That Was The Week That Was

This week I curated some advice from fellow historians about how parents can help their home-bound kids learn history, reflected on the 75th anniversary of V-E Day, and recorded podcasts about sports journalism and the psychology of pandemics. Elsewhere: • I haven’t formally announced it until now, but I don’t think it will surprise anyone … More That Was The Week That Was

That Was The Week That Was

This week I considered a recent survey showing that more and more non-evangelicals are embracing the language of being “born again.” Elsewhere: • I’m excited that Bethel will host John Inazu next month. Hopefully he’ll revisit some of the themes from his most recent piece for Christianity Today, on the need for white evangelicals to … More That Was The Week That Was

A Sacramental Vision of the Liberal Arts

Earlier this month I had the honor of delivering the keynote address at the 2019 Twin Cities Undergraduate Theology Conference, a joint effort of four evangelical colleges: Bethel University, Crown College, North Central University, and the University of Northwestern St. Paul. I decided to use the occasion to think in public about another kind of … More A Sacramental Vision of the Liberal Arts

The Church Is (Not Just) a Building: Some Thoughts on Notre Dame

Like many of you, I spent a long time watching yesterday’s terrible fire at the Cathedral of Notre-Dame de Paris. I’m still sorting out the feelings, trying to understand why I felt as sad as I did — knowing that others took it far harder… First, it’s always painful to see the world get a … More The Church Is (Not Just) a Building: Some Thoughts on Notre Dame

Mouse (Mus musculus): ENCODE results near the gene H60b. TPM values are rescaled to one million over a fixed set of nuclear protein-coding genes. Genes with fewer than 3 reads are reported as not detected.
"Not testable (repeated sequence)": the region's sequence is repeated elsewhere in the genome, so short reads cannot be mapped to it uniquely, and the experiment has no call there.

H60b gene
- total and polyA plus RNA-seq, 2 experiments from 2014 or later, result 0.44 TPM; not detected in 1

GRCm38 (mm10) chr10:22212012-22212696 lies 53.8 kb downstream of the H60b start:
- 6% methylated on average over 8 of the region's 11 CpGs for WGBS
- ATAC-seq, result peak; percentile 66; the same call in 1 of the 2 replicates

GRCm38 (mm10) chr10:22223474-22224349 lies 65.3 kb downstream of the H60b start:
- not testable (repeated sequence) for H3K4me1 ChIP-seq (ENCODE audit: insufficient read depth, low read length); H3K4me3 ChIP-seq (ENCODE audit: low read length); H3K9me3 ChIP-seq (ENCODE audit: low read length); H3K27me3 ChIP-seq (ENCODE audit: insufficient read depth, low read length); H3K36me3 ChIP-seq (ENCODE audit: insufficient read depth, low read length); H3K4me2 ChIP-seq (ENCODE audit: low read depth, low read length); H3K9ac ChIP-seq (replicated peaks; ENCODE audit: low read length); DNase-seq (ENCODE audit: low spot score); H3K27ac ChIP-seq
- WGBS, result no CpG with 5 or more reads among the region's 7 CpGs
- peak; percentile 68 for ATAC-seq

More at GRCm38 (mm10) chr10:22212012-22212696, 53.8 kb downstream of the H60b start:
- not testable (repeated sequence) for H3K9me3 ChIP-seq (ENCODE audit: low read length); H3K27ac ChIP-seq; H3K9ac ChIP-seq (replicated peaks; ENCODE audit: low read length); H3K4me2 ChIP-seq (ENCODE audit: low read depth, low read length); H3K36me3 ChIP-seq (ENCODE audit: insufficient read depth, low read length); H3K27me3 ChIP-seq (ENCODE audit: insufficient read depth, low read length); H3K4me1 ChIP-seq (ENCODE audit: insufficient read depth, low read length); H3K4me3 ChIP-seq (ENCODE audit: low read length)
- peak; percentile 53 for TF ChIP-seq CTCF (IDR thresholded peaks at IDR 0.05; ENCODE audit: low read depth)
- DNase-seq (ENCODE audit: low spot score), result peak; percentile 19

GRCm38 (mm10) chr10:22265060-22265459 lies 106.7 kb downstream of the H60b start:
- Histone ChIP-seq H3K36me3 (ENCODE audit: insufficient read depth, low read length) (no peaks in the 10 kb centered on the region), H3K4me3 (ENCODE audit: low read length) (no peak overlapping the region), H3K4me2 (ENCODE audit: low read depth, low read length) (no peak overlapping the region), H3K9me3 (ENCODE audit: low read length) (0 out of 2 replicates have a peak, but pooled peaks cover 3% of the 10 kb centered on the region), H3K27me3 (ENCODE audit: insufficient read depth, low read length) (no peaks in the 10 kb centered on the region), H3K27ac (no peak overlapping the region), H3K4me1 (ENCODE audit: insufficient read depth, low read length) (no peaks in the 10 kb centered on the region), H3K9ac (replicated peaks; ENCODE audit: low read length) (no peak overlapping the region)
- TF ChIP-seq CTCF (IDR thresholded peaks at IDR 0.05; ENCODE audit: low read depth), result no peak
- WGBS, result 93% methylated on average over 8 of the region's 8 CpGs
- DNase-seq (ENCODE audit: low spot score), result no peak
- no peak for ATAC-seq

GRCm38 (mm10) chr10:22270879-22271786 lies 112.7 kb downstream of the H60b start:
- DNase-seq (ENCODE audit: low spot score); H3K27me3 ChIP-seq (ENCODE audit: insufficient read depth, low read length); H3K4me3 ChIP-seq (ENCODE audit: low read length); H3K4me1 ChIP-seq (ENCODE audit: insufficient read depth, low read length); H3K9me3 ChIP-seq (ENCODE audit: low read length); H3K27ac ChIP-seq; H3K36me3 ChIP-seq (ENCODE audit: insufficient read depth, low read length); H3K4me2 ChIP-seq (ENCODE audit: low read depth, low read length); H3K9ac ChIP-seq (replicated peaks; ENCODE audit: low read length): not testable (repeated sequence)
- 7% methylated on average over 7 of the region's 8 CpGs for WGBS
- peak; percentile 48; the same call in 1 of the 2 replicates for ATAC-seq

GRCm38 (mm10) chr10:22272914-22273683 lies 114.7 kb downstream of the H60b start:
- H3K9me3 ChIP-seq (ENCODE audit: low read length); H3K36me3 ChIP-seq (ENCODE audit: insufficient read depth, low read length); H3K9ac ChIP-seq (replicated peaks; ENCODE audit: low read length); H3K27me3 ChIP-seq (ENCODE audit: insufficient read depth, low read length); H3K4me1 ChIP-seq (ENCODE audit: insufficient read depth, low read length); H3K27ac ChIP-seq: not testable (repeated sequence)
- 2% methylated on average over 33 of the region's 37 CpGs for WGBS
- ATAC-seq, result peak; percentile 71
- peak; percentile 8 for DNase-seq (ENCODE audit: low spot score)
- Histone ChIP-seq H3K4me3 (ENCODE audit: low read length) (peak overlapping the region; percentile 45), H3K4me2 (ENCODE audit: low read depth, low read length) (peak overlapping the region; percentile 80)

That Was The Week That Was

This week I started a small business and compared my Charles Lindbergh biography to a sitcom. Meanwhile, here’s what some other people were writing: • I was happy to take a week off from Anxious Bench in order to let Elesha Coffman wonder if historians make too much of empathy and too little of disgust and lament. … More That Was The Week That Was

Thursday’s Podcast: Could the Reformation Have Happened Without Luther?

It’s counterfactual week on The Pietist Schoolman Podcast, as Sam and I conjure up thought experiments in which the Reformation either happens before Martin Luther comes on the scene, or proceeds in a timeline from which he’s been somehow removed. Featured Book Carlos Eire, Reformations: The Early Modern World, 1450-1650 Other Readings It doesn’t touch on the Reformation, but … More Thursday’s Podcast: Could the Reformation Have Happened Without Luther?

Thursday’s Podcast: Medieval Wisdom for Modern Christians

The newest episode of The Pietist Schoolman Podcast is now available! It features Sam and me talking about the Christianity that lies on the other side of 1517: the faith of the Middle Ages. We covered everything from grace and penance to Incarnation and sacramentalism, plus medievals’ relationship to the past. Our featured book this week is … More Thursday’s Podcast: Medieval Wisdom for Modern Christians